PROVIDENCE, RI – In an effort to prevent and end youth homelessness, U.S. Senator Jack Reed today announced $3,243,754 to help RIHousing provide housing stability for young people across the state. 

The federal funds are administered by the U.S. Department of Housing and Urban Development’s (HUD) Youth Homelessness Demonstration Program (YHDP).  A senior member of the Appropriations Subcommittee on Transportation, Housing and Urban Development (THUD), Senator Reed supported the creation of the program, which is designed to support communities nationwide that are working to develop and implement a coordinated approach to preventing and ending youth homelessness.  In addition to federal funds, HUD also shares the experience and best practices of communities in the program to mobilize communities across the country to work toward effectively ending youth homelessness.

“Every child deserves housing stability and this federal funding will help prevent vulnerable children and young adults from ending up on the streets.  This is a smart investment in the health and safety of children in crisis and helping them find a stable home.  It’s also about working together and building comprehensive systems of care and helping replicate successful programs.  I commend RIHousing and its Continuum of Care partners for working to curb youth homelessness and reduce housing insecurity,” said Senator Reed.  “Breaking the cycle of poverty and youth homelessness takes money, education, job training, safe housing, and more.  It isn’t easy and it doesn’t happen overnight, but we know it can be done and we want to do it effectively, build on the success, and help more families and communities build a brighter future.”

Rhode Island’s Continuum of Care (RICoC) was one of 33 organizations nationwide awarded a share of $142 million in competitive YHDP funding this year.  The RICoC serves as Rhode Island’s statewide planning body on homelessness, with RIHousing serving as the designated applicant, stewarding the RICoC in the planning and coordination of state and federal resources and policy oversight.

“Rhode Island’s small size offers an opportunity for effective program design and system delivery models that are creative and grounded in best and emerging practice,” said Elizabeth Bioteau, RICoC planner. “There is unprecedented cross-sector commitment to this work—from individuals, young people, grassroots organizations, service providers, and state departments. Since 2016, Rhode Island has transformed from a system with zero dedicated beds available for transition aged youth, to one that is rapidly growing and responding to the needs of youth.”

At the forefront of local efforts are youth leaders from the RICoC’s Youth Action Board (YAB) who work to eliminate barriers, advocate for resources and promote public policy changes and were instrumental in preparing the application for funding.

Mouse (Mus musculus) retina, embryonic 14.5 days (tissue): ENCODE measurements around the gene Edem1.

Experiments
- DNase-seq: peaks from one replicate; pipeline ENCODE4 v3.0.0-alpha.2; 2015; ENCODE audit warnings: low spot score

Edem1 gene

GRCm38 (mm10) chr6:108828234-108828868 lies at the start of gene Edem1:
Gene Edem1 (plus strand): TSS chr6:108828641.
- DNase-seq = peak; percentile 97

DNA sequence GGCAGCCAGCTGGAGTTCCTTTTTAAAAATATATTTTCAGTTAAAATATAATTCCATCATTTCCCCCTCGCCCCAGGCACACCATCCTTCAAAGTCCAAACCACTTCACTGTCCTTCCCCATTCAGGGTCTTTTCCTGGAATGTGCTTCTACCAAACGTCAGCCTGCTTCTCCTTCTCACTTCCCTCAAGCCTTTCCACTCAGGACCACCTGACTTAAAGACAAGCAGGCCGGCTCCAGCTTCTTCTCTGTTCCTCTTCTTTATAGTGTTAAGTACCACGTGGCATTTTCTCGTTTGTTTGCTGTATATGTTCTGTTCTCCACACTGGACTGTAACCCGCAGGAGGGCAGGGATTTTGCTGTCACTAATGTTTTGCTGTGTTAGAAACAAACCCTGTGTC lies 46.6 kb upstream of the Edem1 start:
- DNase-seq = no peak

“I’m proud and happy that we have had this success, and that we got here by including youth who’ve experienced homelessness. It warms my heart. I’m excited to see what we do next.” Benji Chaplin (he/they), YAB member.

“Being designated as a YHDP site is testament to the power of youth-led collective action,” said Michelle Duso, RICoC member and youth stakeholder consultant. “With youth at the front, stakeholders across virtually every sector have been planning, innovating, and delivering on our shared vision to prevent and end homelessness among youth and young adults in Rhode Island. I’m eager to see how we transform the realities of young people in our communities with this investment.”

“These federal funds will help us achieve our vision for a robust youth-centered system that is sustainable, collaborative, and centralizes the vision, voice, and agency of youth,” Carol Ventura, RIHousing Executive Director. “We thank Senator Reed for his leadership and commitment to supporting the kinds of innovative and strategic efforts to provide the services and support needed to prevent and end youth homelessness.”

This year’s 33 YHDP recipients will use this federal funding to address youth homelessness and work together to make homelessness rare, brief, and nonrecurring.  Solutions may be tailored to local needs, including funding for housing units, wrap-around services, and keeping children and families safely housed. YHDP will also support youth-focused performance measurement and coordinated entry systems.  Over the next several months, selected communities will work with their youth advisory boards, child welfare agencies, and other community partners to create a comprehensive community plan to end youth homelessness.  The awarded communities will also participate in a program evaluation to inform the federal effort to prevent and end youth homelessness going forward and will serve as leaders on the nationwide effort to end homelessness among young people.